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Nigel Sielegar

Elmhurst, NY 11373


Nigel Sielegar is the founder of Manhattan design firm Corse Design Factory, but his second gig as a food entrepreneur is all the more surprising because he admits: "My family doesn't cook at all."

Moon Man started by accident: his web site client, Queens Night Market, a Saturday night open-air market located in a corner of Flushing Meadows-Corona Park, was launching in April 2015.


In January, Nigel spontaneously asked the Queens Night Market's founder if he could have a booth. The founder gave it to him, puzzled what a design firm would do with it. At that moment, Nigel didn't know either: "If you're giving it to me, it's my problem!"

On a three-month deadline, Nigel tested a lot of recipes in his apartment kitchen, with the goal of selling something he grew up with in Indonesia but couldn't be found in the US. He decided his best shot was coconut pancakes, which at a couple of minutes' cooking time, didn't take as long to make as other candidates.

Nigel studied how ethnic foods always had the same naming formula: "You take a word from your language or culture and then appropriate it for the business." He decided to go a different route:

"I was drunk. It was a giant mojito at [Thai restaurant] Ayada. I was sketching and  brainstorming ideas while munching. In my head, 'If it's not anything remotely Indonesian, maybe it's not remotely to earth either.'"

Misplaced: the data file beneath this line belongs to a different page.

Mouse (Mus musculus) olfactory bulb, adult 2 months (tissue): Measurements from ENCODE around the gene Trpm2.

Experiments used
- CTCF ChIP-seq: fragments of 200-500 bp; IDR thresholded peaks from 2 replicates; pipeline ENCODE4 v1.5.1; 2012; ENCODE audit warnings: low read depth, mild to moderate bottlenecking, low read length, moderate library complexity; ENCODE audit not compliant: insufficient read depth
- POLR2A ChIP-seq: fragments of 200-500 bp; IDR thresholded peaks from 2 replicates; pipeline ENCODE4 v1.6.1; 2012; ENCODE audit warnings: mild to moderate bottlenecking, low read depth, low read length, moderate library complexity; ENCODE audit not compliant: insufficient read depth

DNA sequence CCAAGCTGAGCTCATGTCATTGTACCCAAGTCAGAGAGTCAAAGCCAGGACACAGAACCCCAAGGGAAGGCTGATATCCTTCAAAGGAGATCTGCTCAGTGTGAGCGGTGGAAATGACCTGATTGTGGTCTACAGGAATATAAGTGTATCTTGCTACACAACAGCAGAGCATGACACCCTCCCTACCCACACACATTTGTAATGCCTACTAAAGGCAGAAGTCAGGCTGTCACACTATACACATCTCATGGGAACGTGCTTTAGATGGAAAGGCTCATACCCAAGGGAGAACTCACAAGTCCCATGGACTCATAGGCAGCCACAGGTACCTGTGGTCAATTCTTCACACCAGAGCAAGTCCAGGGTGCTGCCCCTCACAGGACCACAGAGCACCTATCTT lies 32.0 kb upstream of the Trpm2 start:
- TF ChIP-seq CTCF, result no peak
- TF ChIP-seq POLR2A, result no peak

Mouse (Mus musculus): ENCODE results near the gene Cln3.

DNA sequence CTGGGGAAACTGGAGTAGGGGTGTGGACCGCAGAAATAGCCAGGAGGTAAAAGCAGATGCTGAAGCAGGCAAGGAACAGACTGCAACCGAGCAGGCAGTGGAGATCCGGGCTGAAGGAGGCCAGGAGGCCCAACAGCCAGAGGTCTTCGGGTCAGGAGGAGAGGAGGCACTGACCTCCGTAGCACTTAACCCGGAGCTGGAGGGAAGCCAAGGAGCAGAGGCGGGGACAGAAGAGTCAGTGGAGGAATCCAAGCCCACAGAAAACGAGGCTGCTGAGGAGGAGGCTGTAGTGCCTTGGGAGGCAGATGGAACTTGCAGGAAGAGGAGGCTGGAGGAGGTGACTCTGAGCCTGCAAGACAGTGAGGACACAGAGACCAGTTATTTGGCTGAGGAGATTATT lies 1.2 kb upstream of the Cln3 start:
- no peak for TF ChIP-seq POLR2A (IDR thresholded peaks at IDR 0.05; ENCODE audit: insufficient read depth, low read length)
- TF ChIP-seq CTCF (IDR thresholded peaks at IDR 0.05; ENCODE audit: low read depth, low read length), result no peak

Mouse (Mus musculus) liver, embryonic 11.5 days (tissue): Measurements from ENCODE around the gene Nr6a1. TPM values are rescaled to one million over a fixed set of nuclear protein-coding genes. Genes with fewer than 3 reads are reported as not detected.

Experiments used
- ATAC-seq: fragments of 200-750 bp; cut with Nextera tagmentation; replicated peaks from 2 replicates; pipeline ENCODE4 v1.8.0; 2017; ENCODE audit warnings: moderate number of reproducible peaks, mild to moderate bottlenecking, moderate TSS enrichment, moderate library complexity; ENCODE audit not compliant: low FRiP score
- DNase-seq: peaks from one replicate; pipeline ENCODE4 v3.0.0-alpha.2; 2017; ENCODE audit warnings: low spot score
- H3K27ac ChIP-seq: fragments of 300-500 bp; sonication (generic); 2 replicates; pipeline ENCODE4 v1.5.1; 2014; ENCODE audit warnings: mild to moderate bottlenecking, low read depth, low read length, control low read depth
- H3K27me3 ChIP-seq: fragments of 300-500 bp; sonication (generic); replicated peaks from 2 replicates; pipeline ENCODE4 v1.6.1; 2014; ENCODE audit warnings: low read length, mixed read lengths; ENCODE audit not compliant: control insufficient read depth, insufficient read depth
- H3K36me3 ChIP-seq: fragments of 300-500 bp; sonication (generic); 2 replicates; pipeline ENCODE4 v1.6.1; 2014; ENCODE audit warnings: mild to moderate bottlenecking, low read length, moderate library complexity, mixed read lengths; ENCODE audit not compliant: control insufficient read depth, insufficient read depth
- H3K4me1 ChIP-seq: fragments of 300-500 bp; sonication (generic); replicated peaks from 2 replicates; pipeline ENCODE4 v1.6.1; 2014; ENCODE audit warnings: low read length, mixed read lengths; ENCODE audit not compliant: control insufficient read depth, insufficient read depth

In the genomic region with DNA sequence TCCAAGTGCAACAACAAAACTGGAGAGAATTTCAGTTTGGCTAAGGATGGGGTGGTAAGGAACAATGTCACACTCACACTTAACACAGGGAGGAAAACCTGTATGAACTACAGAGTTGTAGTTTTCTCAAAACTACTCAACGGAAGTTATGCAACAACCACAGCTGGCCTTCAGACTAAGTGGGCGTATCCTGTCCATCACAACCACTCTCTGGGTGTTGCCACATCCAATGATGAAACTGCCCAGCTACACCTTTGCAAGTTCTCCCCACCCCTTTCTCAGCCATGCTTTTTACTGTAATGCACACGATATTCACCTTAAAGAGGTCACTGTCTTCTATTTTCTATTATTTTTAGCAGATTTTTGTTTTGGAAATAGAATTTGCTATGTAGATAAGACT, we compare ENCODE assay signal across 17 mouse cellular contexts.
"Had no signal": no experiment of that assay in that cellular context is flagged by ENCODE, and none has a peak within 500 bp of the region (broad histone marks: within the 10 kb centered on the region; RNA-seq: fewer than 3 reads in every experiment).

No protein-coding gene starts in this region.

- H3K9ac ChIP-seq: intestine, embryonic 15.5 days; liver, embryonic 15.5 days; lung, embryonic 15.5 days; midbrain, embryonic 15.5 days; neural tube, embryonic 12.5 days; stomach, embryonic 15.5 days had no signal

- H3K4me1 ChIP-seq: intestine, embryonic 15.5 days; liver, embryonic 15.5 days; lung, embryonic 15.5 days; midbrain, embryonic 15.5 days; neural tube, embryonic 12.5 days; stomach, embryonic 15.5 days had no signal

I've been collecting these. I got this in Chicago and then I brought it to New York City. 

This one, the Caslon Bold, actually came from the ATF (American Type Founders) warehouse sale. 

Some of them, I got from the public library. They were cleaning up their warehouses and they found some of these and I was like: "I'm taking it!" I got some of these for free.

There's all kinds here: mostly serif. You can see a lot of modern type. Times is here. This is slab display, actually. It's called Rockwell. And these are custom ones. They were just running around and I picked them up. 

These are from the 1920s. I keep them in my apartment, in my living room. 

Being a graphic designer, this has always fascinated me. Having this in my office all the time reminds me that it's OK to get your hands dirty.  

It's a good reminder that the way people do it back then is not always the worst way of doing it.

I feel like in the era of all the designers, especially the newer ones, they all go to digital way too quickly. I think having some manual units like this is always a good reminder. 

For me, design is for life.






There is a problem in the design industry. People hire my design firm because I'm in it.

The point is that when I'm stepping out from my design firm, it's going to be detrimental to how the business functions.


But whether I'm in this booth or not, people are still going to buy my coconut pancakes. 

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